September 25, 2007

Stevens goes courting

Jeffrey Rosen had a not-half-bad profile of Justice John Paul Stevens in this weekend's NYT magazine. As always, it's fascinating to get a rare peek into the inner workings of the Supreme Court--including this tidbit on how Stevens entices Anthony Kennedy to join the court's liberal voting bloc:

"When he is in the majority, Stevens is careful not to lose votes that start off on his side, often assigning the opinion to Kennedy when Kennedy seems to be on the fence. “Sometimes,” he told me, “in all candor, if you think somebody might not be solid” after casting a vote in conference, “it might be wiser to let that person write the opinion,” because after defending a position at length, people “tend to become even more convinced” than when they started... In other cases, Stevens has written the majority opinion himself in an effort to shore up Kennedy’s vote. [In one case]... by citing several of Kennedy’s previous opinions in his own opinion, Stevens persuaded Kennedy to stay in the liberal camp. "

All very shrewd, but is it really wise of Stevens to explain this to the Times? I imagine Kennedy is aware of Stevens's wily ways, but I can't imagine he'd take kindly to the fact that Stevens basically told the paper of record that he's been playing Kennedy like a piano.

Another nugget:

"[When he is in Florida, Stevens] swims every day in the ocean, plays tennis at least three times a week and plays golf two or three times a week...He tries to maintain this vigorous exercise schedule when he is in Washington, playing tennis two or three times a week... He is in such good physical shape that, in 2005, at age 85, he threw the first pitch at a Cubs-Reds game at Wrigley Field and got it right over the plate."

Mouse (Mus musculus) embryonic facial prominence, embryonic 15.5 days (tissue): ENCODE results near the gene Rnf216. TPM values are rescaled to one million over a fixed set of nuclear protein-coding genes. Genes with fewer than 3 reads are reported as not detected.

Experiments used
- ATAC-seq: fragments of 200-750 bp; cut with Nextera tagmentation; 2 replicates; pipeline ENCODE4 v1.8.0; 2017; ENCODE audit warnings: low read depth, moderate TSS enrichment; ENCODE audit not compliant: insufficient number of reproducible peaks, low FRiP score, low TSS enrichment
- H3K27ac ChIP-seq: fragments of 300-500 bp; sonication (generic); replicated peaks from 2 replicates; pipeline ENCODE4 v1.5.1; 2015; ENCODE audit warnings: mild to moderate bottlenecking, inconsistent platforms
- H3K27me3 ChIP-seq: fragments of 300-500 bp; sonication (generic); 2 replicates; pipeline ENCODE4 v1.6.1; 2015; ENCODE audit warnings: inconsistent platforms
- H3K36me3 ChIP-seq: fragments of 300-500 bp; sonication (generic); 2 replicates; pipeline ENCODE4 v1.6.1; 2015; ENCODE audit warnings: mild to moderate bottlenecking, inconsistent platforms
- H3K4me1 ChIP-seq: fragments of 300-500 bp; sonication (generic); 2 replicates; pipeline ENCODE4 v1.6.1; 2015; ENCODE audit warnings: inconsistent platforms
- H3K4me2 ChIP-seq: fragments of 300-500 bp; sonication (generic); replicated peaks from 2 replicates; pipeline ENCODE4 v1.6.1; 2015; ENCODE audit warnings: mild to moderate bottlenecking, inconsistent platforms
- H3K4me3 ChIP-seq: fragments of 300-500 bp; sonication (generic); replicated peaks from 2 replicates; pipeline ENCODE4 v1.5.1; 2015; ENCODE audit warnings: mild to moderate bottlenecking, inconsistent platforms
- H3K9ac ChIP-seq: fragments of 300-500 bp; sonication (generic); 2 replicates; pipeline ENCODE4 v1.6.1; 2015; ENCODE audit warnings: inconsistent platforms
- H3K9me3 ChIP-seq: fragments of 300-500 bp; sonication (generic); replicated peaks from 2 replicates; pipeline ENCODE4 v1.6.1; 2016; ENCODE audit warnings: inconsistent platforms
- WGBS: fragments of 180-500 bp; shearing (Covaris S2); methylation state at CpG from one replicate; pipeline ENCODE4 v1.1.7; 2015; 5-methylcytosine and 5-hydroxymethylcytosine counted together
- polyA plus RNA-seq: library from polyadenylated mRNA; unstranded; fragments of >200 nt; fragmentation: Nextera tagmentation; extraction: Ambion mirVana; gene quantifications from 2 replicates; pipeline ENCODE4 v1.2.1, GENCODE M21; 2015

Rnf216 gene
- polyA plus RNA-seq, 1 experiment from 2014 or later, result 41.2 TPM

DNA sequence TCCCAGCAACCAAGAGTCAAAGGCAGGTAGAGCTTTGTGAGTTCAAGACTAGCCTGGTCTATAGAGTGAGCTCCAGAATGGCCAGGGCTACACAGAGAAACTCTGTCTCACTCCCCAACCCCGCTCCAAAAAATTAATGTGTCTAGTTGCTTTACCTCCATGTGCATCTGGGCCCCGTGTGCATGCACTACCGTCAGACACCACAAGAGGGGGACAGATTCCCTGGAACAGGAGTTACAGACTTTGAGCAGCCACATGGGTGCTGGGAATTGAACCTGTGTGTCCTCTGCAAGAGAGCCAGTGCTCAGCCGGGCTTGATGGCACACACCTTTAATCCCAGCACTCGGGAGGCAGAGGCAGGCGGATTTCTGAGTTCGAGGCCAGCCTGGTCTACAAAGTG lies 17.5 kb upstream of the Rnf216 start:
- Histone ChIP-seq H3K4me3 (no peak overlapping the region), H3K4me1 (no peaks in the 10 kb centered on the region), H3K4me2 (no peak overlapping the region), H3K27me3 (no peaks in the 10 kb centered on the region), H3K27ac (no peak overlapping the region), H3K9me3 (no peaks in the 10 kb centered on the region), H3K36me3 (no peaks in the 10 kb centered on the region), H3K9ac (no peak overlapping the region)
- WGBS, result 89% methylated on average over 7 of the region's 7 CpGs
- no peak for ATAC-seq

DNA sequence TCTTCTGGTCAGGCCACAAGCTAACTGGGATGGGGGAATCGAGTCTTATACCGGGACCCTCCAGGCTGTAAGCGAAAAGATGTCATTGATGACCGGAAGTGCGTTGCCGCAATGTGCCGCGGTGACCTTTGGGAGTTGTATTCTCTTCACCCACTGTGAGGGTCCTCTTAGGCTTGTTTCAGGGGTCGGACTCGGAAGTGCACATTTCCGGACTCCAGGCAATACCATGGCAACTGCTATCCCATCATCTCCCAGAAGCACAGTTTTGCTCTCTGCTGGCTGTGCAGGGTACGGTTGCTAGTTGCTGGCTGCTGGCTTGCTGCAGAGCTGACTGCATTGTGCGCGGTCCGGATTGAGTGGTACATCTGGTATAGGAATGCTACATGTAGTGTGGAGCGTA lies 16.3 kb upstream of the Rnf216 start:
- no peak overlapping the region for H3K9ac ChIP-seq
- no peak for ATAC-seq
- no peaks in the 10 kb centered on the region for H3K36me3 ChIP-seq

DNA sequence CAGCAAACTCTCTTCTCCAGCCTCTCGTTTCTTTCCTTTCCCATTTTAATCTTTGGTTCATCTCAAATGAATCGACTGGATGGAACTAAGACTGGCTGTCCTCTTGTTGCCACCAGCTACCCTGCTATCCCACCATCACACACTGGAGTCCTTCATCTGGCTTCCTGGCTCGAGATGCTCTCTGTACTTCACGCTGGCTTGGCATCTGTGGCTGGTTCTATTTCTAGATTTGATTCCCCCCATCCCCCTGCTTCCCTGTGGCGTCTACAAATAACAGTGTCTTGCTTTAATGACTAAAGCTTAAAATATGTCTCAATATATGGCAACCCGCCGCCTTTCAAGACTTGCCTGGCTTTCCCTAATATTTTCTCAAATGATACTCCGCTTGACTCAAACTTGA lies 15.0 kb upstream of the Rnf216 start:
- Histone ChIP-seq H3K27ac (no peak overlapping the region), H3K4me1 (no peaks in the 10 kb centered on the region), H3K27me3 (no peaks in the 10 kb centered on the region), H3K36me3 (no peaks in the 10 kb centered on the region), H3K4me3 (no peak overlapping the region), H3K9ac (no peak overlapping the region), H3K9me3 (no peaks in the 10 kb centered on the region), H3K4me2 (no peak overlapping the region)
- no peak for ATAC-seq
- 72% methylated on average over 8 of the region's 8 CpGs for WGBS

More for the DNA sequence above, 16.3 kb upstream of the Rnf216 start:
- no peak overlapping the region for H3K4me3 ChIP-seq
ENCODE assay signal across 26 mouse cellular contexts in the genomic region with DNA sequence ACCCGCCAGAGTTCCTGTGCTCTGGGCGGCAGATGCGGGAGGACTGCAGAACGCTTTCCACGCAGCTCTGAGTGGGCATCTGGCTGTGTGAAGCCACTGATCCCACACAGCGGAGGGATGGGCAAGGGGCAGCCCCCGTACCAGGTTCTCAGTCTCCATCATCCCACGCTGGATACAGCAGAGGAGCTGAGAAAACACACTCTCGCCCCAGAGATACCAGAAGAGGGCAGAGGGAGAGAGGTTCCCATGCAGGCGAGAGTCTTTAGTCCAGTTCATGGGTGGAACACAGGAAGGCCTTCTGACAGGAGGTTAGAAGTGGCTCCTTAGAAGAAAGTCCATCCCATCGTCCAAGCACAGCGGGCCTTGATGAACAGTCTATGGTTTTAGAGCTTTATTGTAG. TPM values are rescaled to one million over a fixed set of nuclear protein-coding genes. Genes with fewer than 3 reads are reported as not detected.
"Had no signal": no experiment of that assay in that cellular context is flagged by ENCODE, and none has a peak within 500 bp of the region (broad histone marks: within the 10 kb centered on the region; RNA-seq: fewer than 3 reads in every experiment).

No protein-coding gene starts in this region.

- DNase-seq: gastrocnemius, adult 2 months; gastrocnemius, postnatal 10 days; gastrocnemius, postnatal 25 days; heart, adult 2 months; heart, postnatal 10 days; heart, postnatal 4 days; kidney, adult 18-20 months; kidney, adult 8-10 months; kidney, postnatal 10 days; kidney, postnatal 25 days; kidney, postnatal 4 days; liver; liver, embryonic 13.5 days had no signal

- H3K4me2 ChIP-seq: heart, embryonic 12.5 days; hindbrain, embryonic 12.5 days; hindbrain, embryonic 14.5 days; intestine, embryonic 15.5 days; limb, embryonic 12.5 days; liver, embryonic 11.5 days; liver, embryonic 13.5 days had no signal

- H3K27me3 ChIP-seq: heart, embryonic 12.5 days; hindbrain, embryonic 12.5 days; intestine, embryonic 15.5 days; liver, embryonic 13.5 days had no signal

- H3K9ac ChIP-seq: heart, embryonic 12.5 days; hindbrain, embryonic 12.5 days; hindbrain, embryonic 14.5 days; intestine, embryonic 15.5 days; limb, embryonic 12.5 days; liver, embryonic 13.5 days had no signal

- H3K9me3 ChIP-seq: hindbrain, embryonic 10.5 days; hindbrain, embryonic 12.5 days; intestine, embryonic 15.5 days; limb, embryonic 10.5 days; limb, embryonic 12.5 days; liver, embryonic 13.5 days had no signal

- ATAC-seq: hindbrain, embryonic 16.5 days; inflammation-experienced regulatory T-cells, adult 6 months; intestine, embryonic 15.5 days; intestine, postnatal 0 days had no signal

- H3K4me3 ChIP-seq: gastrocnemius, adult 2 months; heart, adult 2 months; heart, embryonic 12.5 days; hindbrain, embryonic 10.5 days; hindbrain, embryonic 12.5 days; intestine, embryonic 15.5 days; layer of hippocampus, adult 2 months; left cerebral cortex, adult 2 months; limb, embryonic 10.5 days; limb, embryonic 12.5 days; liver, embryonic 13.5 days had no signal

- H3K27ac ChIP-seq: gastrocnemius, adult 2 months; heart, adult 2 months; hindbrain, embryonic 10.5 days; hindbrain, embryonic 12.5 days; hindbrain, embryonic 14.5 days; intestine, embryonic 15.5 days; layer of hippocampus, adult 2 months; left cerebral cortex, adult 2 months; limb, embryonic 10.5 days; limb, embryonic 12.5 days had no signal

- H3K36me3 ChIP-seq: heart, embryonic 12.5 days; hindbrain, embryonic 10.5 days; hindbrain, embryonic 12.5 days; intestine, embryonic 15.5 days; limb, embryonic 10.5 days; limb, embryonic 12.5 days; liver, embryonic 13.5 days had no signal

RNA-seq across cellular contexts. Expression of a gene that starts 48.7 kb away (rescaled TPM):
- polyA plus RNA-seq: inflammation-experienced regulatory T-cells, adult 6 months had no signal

Every time I remember that Stevens is 89, I get anxious just thinking about some of the things that would happen if he were no longer on the court. Reading Rosen's piece, however, I feel quite relieved to think that Stevens gets a lot more more exercise than I do.

September 21, 2007

George W. Bush: "scared of horses"

From the UK's Daily Telegraph:

"President Bush may like to be seen as a swaggering tough guy with a penchant for manly outdoor pursuits, but in a new book one of his closest allies has said he is afraid of horses.
Vicente Fox, the former president of Mexico, derided his political friend as a "windshield cowboy" – a cowboy who prefers to drive – and "the cockiest guy I have ever met in my life". He recalled a meeting in Mexico shortly after both men had been elected when Mr Fox offered Mr Bush a ride on a "big palomino" horse. Mr Fox, who left office in December, recalled Mr Bush "backing away" from the animal. "A horse lover can always tell when others don't share our passion," he said. "
(via TPM)

Will Ferrell, though, called this one all the way back in 2004.

September 20, 2007

Excellent questions